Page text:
The Reason Five Republicans Voted Against the Parents Rights Bill

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“From Wokeness to funding to bathrooms to Critical Race Theory, the federal government SHOULD NOT be involved in education,” Matt Gaetz tweeted.

The Parent Rights Bill passed the House 213-218. No Democrats voted for it, and five Republicans didn’t.

According to Fox News, the bill “would require school districts to give parents access to curriculum and reading lists and would require schools to inform parents if school staff begin encouraging or promoting their child’s gender transition.”

Not a single Democrat voted for the bill, as many claimed it was fascist and extreme. The reality is Democrats are extreme and have a problem with parents having a say in their children’s education. The teachers’ unions tell them what to do.

THE FIVE REPUBLICANS WHO VOTED AGAINST IT

Rep. Lawler didn’t vote for it because he thought the language was vague and might not protect children.

The next four were opposed because it strengthened the federal Department of Education. None of the four believe we should have one at all:
  • Rep. Biggs from Arizona.
  • Rep. Gaetz from Florida.
  • Rep. Buck from Colorado.
  • Rep. Rosendale from Montana.

“From Wokeness to funding to bathrooms to Critical Race Theory, the federal government SHOULD NOT be involved in education,” Matt Gaetz tweeted. “I don’t want to strengthen the federal Department of Education. I want to abolish it. I don’t want Congress more involved in decisions that are best made in local school districts. I want the Congress less involved. Therefore, I voted against today’s Republican bill to establish a federal ‘Parents Bill of Rights.'”

“The measure has a fatal flaw, however,” Buck said of the legislation in an op-ed for “The Washington Times” published on Thursday, noting that it has “many worthy initiatives for parents to pursue.”

“While seemingly reinforcing parents’ rights, it undermines the critical principle for conservatives: federalism, the bedrock of our liberty,” he wrote. “The Constitution provides a limited list of federal powers. As conservatives have rightly pointed out for decades, education is not on that list. My fellow Republicans in the House, confusing themselves with a national school board, believe the federal government should step in to protect parents.”

He said his GOP colleagues “have succumbed to the latest populist fever,” adding that “House Republicans are willing to jettison the Constitution and federalism for a bill that elevates the federal government in education.”

The Colorado Republican also cautioned that giving the federal government a say in education now opens up the possibility of Democrats in the future using “these new federal powers over education to advance a woke agenda.”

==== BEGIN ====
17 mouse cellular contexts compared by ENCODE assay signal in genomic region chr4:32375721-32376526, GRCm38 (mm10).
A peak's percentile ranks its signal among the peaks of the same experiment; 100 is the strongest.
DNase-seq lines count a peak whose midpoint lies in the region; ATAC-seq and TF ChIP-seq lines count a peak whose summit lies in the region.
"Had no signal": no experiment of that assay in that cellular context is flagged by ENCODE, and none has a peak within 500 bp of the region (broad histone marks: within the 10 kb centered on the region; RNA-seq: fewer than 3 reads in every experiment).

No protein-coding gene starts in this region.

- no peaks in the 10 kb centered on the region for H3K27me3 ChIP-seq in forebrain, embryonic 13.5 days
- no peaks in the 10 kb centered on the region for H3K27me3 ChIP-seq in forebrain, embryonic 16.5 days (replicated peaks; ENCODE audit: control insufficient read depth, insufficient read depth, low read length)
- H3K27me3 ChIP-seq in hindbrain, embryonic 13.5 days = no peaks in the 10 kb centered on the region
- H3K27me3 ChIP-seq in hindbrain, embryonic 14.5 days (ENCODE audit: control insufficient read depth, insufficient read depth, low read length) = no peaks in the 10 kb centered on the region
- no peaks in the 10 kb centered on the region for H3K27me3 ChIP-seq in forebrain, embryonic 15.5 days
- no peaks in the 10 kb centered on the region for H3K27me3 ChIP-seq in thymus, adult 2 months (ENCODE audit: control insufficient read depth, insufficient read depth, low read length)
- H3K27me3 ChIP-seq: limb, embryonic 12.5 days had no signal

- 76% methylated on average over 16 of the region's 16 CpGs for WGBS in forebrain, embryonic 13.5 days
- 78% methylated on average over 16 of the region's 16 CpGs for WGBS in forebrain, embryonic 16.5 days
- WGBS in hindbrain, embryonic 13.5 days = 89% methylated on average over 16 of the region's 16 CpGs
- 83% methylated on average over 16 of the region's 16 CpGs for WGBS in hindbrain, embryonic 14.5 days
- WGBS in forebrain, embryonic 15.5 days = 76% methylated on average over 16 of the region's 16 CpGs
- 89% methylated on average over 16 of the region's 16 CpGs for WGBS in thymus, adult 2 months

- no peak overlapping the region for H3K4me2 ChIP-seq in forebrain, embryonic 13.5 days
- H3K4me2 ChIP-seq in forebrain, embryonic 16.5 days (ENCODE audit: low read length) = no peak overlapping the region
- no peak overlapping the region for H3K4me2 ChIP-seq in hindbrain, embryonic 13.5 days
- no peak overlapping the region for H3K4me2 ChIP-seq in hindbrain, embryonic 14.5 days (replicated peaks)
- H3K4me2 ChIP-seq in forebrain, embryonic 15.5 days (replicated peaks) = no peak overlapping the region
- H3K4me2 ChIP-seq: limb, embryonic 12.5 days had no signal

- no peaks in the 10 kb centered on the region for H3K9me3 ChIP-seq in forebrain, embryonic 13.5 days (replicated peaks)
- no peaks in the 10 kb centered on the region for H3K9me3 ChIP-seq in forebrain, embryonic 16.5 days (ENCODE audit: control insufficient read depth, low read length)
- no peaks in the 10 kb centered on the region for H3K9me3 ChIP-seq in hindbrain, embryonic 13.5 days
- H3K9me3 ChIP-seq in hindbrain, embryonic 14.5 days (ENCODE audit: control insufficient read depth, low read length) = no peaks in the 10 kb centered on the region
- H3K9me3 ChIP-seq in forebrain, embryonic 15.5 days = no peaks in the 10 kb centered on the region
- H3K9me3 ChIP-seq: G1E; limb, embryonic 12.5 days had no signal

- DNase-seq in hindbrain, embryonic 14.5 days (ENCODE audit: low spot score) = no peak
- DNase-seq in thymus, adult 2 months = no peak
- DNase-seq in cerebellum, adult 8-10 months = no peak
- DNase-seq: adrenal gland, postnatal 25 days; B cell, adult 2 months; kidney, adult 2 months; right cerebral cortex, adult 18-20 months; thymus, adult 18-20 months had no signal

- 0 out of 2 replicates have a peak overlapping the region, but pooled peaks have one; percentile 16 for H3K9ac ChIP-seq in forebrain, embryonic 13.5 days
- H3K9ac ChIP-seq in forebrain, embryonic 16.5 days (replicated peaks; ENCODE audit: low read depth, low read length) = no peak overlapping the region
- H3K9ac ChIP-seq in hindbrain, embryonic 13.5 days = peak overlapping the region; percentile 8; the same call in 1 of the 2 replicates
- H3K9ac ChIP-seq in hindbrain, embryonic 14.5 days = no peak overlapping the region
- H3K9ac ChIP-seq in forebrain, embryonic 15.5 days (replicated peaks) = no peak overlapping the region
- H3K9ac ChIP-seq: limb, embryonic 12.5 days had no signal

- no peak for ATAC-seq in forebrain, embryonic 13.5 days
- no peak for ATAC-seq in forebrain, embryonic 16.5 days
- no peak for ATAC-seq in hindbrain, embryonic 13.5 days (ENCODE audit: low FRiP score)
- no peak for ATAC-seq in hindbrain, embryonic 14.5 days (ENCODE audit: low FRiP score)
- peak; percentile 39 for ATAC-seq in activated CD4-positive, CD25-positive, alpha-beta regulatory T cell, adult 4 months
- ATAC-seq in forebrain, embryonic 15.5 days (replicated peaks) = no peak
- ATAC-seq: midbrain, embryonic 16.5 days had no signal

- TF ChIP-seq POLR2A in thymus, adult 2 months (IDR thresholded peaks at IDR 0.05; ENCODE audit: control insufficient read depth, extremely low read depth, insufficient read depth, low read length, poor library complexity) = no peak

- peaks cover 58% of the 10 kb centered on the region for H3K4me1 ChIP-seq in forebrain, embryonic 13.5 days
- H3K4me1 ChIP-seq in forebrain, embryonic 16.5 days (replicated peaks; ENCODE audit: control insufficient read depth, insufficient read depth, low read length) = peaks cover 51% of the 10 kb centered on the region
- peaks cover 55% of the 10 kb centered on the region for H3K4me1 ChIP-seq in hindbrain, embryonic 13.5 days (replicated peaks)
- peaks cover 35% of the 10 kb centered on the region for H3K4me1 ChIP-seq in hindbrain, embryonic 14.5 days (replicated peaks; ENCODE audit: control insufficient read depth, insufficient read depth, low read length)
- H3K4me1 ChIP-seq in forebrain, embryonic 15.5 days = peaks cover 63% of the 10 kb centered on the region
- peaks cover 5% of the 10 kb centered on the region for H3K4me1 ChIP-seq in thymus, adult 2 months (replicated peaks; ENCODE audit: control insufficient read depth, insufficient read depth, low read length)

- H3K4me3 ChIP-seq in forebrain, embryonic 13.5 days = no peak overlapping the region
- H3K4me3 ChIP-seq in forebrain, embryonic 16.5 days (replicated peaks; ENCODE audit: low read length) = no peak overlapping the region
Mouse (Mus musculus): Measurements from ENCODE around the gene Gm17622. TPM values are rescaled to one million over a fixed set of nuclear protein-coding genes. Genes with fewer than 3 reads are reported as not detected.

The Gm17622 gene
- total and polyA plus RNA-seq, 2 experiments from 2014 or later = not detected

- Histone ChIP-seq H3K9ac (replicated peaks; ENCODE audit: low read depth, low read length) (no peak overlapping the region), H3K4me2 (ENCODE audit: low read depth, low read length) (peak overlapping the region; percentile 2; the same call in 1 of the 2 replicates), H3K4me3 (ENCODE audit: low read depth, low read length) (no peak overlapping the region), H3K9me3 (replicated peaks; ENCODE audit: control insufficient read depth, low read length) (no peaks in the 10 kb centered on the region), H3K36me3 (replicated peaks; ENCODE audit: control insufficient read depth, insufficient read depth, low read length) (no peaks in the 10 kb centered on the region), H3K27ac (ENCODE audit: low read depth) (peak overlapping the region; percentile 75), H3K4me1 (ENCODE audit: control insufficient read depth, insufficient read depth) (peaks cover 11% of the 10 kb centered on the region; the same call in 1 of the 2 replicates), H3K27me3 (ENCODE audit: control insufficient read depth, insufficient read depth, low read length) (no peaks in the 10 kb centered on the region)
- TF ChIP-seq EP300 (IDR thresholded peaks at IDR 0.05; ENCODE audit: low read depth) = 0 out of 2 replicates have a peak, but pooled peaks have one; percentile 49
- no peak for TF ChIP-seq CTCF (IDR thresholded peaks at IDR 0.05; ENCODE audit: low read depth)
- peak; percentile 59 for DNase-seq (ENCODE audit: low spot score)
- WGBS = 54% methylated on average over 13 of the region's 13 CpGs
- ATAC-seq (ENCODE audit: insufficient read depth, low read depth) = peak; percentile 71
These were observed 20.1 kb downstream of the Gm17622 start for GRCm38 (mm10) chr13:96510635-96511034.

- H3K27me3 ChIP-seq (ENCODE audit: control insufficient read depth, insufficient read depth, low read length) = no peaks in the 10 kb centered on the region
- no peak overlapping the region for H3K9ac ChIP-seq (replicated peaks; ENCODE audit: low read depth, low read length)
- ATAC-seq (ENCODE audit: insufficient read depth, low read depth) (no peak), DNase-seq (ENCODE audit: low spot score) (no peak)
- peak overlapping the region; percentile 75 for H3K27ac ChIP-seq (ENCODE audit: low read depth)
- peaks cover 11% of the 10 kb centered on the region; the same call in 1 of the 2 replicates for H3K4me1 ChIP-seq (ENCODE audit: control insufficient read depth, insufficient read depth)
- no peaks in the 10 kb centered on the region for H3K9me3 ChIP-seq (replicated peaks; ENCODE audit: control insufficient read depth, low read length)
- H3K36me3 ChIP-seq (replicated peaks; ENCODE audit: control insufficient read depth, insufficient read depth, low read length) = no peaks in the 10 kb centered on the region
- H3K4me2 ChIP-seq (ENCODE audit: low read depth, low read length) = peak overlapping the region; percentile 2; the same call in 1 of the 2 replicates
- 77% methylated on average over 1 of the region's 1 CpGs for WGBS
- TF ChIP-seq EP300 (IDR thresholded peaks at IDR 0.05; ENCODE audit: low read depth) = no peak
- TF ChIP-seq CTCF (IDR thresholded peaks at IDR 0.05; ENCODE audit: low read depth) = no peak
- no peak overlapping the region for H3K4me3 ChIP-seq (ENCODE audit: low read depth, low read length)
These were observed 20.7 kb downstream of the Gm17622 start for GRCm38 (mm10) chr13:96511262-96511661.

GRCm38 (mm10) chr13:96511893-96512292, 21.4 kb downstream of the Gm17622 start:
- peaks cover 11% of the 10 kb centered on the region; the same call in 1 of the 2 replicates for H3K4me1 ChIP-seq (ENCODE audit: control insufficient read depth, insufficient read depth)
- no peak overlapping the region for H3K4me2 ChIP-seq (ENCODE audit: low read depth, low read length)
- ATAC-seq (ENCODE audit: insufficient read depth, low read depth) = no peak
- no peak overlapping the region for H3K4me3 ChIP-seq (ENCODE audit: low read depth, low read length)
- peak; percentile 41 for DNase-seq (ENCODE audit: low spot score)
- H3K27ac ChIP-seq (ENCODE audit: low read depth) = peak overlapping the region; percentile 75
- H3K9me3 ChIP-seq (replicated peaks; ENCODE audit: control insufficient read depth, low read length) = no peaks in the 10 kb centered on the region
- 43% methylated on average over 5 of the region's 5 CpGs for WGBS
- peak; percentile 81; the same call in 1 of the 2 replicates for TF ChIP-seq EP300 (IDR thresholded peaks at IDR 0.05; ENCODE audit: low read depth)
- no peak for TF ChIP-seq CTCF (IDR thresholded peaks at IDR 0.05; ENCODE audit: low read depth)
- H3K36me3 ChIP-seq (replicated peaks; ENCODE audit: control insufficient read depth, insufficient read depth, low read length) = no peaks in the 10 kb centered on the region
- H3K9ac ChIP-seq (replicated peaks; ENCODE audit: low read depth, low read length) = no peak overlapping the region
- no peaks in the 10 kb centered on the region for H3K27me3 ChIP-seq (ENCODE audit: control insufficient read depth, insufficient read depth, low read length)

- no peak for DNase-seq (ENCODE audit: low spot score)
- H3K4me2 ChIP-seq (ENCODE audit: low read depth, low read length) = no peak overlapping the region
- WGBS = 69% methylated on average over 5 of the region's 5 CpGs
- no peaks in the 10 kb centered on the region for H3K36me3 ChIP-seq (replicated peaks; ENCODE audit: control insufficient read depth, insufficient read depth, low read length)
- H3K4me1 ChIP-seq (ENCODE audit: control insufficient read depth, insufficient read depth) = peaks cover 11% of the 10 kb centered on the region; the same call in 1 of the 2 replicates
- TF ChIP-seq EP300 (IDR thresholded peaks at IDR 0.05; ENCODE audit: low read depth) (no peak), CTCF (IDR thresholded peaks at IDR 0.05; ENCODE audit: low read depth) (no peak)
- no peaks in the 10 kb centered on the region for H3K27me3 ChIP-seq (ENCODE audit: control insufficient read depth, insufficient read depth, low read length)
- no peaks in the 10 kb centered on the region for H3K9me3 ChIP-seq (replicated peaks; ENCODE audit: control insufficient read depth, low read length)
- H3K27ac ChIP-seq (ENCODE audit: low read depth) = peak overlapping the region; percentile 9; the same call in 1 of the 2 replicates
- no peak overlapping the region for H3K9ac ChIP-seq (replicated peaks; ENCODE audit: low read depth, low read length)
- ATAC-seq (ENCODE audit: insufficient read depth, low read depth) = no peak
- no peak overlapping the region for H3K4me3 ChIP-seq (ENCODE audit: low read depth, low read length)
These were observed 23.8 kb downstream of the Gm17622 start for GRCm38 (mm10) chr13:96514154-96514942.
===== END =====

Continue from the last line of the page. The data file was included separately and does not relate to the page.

“Contrary to what many of my Republican colleagues would have us believe, federalism is worth protecting, even when we control one chamber of Congress and even when we have ideas that would perform well on Instagram,” he wrote.

“The overwhelming majority of the House Republicans will be on record supporting the idea of expanded federal powers in your child’s education. I have no doubt the Democrats will remind them of this position when they are back in charge and want to pass federal education bills,” he added.

Biggs, following the vote, said, “the nub of it is there’s no constitutional authority for the federal government to regulate state and local education issues… from the left or right.” He also said he agreed with Buck’s op-ed.

The Arizona Republican continued, stating his opinion is “we should not have a federal Department of Education.”

Rosendale wrote on Twitter, “The answer to an out-of-control education system is not turning more control over to the federal government!”

Gaetz said, “From Wokeness to funding to bathrooms to Critical Race Theory, the federal government SHOULD NOT be involved in education.”

“I don’t want to strengthen the federal Department of Education. I want to abolish it. I don’t want Congress more involved in decisions that are best made in local school districts. I want the Congress less involved. Therefore, I voted against today’s Republican bill to establish a federal ‘Parents Bill of Rights,’” he added on Twitter.


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GuvGeek
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GuvGeek
10 months ago

The Parents Rights Bill would have been a bandage. What is needed is doing away with the Department of Education, Empowering Parents, and outlawing Public Sector Unions. Public Employees need to work at the Pleasure of Government and The People should control Public Employees via the Vote! Government Employee Unions create what should be illegal Voting Blocks. In fact, Unions should be restricted from all Political activity or treated as PACs. Public Sector Unions are what gives the Deep State most of it’s power by influencing Elections. Public Sector Unions have allowed the Federal Government to concentrate enormous power in DC.

The Prisoner
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The Prisoner
10 months ago

I favor those 5 and their opinions.

This bill is another PR show for the RINOs. It gets votes in November 2024.

The weak/corrupt GOP refuses to force high level officials into session to grill them.

Peter B. Prange
Guest
Peter B. Prange
10 months ago

Excellent explanations.
Biggs, following the vote, said, “the nub of it is there’s no constitutional authority for the federal government to regulate state and local education issues… from the left or right.”
Rosendale, “The answer to an out-of-control education system is not turning more control over to the federal government!”
Buck said “The measure has a fatal flaw, however, noting that it has “many worthy initiatives for parents to pursue.”
Thankful for 5 people who stood up to popular thinking, with real thinking.